Copyright Sociological Research Online, 1998

Rethinking Language and Gender Research: Theory and Practice

Victoria L. Bergvall, Janet M. Bing and Alice F. Freed (editors)
Addison Wesley Longman: Harlow
0 582 26573 8 (pb); 0 582 26574 6 (hb)
£16.99 (pb); £43.50 (hb)
xii + 304 pp.

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Rethinking Language and Gender Research represents a welcome challenge to previous work on gender differences. As Deborah Cameron argues in this edited volume, it is surely the idea of differences which, despite sometime feminist inspiration, serves to reinforce the male/female 'binary', and this binary is perhaps the most profound buttress of sexism. Articles and chapters written before 1996, and other (edited) books published since 1996 (Kira Hall and Mary Bucholz's Gender Articulated; Sally Johnson and Ulrike Meinhof's Language and Masculinity) offer similar challenges, but, as the blurb claims, this is the first complete book 'to explicitly challenge the dichotomy of female and male use of language'. Alhough this book may logically be aimed at those familiar with the 'dichotomy' tradition, it will be of interest to all those newly studying 'language and gender' as well as those teaching and researching in the area.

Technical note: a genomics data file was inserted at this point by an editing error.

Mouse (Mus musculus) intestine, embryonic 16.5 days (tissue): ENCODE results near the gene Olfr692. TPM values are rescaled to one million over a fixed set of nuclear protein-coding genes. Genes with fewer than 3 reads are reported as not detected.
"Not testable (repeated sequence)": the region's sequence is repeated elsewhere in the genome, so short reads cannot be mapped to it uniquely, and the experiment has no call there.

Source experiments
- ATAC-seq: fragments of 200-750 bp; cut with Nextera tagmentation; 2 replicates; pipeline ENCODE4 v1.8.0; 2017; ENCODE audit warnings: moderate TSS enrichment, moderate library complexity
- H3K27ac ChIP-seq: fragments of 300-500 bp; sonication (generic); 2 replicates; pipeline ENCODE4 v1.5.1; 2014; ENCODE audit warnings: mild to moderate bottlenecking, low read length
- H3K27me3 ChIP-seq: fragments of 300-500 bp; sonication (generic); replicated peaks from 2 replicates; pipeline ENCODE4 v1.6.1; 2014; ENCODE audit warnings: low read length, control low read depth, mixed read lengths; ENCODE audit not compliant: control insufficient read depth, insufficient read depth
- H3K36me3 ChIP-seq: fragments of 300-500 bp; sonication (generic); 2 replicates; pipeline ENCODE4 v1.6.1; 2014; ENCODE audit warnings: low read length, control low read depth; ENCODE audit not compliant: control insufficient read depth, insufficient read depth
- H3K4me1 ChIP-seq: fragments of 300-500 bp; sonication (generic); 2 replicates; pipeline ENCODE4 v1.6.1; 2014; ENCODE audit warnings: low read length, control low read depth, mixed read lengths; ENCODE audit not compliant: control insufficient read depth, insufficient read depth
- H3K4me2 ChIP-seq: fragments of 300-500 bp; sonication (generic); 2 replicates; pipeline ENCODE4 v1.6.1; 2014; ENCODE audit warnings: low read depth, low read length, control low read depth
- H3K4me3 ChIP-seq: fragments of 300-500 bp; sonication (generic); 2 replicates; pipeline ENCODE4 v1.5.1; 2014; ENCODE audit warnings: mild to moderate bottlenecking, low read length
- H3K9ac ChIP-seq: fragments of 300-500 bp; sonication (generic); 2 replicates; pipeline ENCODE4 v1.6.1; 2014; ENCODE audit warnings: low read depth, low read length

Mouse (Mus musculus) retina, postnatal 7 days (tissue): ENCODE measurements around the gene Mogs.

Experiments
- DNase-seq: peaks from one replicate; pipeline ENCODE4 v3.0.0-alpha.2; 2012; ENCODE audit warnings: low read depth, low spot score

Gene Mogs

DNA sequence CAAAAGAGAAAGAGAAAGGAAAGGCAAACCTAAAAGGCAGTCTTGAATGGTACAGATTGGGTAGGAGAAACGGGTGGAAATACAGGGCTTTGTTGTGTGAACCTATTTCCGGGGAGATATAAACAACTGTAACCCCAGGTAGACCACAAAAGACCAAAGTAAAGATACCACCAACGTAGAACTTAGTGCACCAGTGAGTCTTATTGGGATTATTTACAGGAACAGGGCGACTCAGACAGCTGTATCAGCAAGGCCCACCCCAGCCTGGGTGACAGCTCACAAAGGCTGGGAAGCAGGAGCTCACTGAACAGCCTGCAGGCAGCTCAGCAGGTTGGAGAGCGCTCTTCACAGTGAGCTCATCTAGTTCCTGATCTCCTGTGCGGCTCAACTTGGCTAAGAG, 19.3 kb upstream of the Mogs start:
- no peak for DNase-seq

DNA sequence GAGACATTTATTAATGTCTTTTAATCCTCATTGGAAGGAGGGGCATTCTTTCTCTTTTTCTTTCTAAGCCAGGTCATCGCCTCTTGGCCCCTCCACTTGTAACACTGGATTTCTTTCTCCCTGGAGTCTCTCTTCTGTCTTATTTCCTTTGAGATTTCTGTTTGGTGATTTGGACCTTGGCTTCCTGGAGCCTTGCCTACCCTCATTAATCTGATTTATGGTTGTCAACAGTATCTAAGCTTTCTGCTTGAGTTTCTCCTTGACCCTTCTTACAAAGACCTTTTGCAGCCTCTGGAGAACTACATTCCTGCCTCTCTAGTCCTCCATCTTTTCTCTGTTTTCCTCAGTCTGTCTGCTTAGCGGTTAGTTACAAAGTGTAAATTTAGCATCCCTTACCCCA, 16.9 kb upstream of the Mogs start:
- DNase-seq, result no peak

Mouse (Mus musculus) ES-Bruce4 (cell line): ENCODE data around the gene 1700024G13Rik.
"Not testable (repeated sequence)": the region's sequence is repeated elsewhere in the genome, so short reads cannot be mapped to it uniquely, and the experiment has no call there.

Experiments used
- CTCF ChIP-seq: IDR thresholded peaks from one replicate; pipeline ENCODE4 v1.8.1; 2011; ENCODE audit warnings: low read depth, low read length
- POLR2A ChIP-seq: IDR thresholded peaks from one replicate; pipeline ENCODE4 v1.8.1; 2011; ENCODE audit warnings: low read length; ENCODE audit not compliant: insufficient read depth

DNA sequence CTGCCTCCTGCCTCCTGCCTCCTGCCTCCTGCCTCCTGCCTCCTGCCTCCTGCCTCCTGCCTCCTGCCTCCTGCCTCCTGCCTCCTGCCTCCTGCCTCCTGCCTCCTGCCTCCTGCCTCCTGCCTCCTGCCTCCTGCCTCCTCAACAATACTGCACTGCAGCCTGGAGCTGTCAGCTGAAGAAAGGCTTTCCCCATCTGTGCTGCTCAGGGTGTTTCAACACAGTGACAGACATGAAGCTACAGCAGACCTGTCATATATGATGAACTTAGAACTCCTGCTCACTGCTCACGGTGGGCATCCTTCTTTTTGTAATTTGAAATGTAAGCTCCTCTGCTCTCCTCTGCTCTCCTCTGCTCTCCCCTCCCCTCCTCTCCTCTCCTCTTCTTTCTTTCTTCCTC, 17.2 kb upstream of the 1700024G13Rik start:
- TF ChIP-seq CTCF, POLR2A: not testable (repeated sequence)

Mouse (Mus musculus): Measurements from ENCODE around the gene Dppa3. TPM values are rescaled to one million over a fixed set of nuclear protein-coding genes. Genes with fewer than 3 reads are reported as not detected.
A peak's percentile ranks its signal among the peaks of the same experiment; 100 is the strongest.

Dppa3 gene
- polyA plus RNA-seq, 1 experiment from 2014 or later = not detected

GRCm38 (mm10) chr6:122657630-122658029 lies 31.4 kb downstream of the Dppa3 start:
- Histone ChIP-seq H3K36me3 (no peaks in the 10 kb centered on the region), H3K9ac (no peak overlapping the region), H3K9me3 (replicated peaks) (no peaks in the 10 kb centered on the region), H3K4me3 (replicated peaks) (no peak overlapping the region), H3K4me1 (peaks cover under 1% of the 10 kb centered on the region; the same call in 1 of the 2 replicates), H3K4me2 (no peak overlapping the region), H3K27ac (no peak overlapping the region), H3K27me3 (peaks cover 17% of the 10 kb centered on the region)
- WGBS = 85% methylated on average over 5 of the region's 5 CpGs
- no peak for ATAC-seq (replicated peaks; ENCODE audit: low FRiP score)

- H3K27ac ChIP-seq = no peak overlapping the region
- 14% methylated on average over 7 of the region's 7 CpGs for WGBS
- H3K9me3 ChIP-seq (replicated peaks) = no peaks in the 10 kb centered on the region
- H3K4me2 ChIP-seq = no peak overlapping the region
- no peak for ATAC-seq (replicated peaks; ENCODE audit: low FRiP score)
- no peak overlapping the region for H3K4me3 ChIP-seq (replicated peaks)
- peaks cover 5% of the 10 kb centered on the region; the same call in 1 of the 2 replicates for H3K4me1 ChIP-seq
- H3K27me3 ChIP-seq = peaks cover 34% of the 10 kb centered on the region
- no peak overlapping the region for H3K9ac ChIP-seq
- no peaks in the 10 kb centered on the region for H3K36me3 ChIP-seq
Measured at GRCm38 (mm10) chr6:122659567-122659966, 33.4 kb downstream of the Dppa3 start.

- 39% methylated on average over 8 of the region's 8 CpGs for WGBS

Some of the material is not wholly new, possibly because (with one exception) the chapters are developments of papers given at a Conference in 1993: 'Language and Gender Interface: Theories and Methods for Research and Teaching', held in Columbus, Ohio. Also because the contributions stem from this Conference, with the exception of Cameron, the contributors are all based in either the USA or Canada. More seriously, and less understandably, there are relatively few references to work from outside these two countries.

There are eleven chapters, all rightly concerned with theory-building. Seven chapters (by Alice Freed, Alice Greenwood, Livia Polanyi and Diana Strassmann, Susan Ehrlich and Ruth King, Victoria Bergvall, Kira Hall and Virginia O'Donovan, and Mary Bucholz) could further broadly be described as based on empirical data, two (Deborah James and Miriam Meyerhoff) as surveys of literature, and two (Janet Bing and Victoria Bergvall, and Deborah Cameron) as theoretical. Two of the empirical chapters look at gender identities as constructed by academic texts and practices in educational settings, going some way to redress a gap in the literature.